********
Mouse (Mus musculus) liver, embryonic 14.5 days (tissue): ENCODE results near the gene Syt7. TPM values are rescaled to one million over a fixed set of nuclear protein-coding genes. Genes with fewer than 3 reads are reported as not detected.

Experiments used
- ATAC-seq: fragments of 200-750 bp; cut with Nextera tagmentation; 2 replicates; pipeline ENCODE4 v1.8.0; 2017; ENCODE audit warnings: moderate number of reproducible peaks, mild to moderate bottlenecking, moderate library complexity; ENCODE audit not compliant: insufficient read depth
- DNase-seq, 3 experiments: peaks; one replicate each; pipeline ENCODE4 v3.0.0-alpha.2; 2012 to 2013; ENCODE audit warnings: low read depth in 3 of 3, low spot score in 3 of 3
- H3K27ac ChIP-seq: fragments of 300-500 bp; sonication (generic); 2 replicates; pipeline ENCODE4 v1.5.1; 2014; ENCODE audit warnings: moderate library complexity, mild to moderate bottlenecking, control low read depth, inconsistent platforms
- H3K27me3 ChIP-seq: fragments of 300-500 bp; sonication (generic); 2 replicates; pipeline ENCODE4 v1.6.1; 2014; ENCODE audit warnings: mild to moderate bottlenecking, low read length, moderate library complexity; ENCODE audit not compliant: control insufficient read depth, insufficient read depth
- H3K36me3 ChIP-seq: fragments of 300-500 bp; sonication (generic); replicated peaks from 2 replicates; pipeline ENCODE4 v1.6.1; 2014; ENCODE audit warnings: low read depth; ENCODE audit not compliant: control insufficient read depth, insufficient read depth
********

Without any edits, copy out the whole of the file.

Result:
Mouse (Mus musculus) liver, embryonic 14.5 days (tissue): ENCODE results near the gene Syt7. TPM values are rescaled to one million over a fixed set of nuclear protein-coding genes. Genes with fewer than 3 reads are reported as not detected.

Experiments used
- ATAC-seq: fragments of 200-750 bp; cut with Nextera tagmentation; 2 replicates; pipeline ENCODE4 v1.8.0; 2017; ENCODE audit warnings: moderate number of reproducible peaks, mild to moderate bottlenecking, moderate library complexity; ENCODE audit not compliant: insufficient read depth
- DNase-seq, 3 experiments: peaks; one replicate each; pipeline ENCODE4 v3.0.0-alpha.2; 2012 to 2013; ENCODE audit warnings: low read depth in 3 of 3, low spot score in 3 of 3
- H3K27ac ChIP-seq: fragments of 300-500 bp; sonication (generic); 2 replicates; pipeline ENCODE4 v1.5.1; 2014; ENCODE audit warnings: moderate library complexity, mild to moderate bottlenecking, control low read depth, inconsistent platforms
- H3K27me3 ChIP-seq: fragments of 300-500 bp; sonication (generic); 2 replicates; pipeline ENCODE4 v1.6.1; 2014; ENCODE audit warnings: mild to moderate bottlenecking, low read length, moderate library complexity; ENCODE audit not compliant: control insufficient read depth, insufficient read depth
- H3K36me3 ChIP-seq: fragments of 300-500 bp; sonication (generic); replicated peaks from 2 replicates; pipeline ENCODE4 v1.6.1; 2014; ENCODE audit warnings: low read depth; ENCODE audit not compliant: control insufficient read depth, insufficient read depth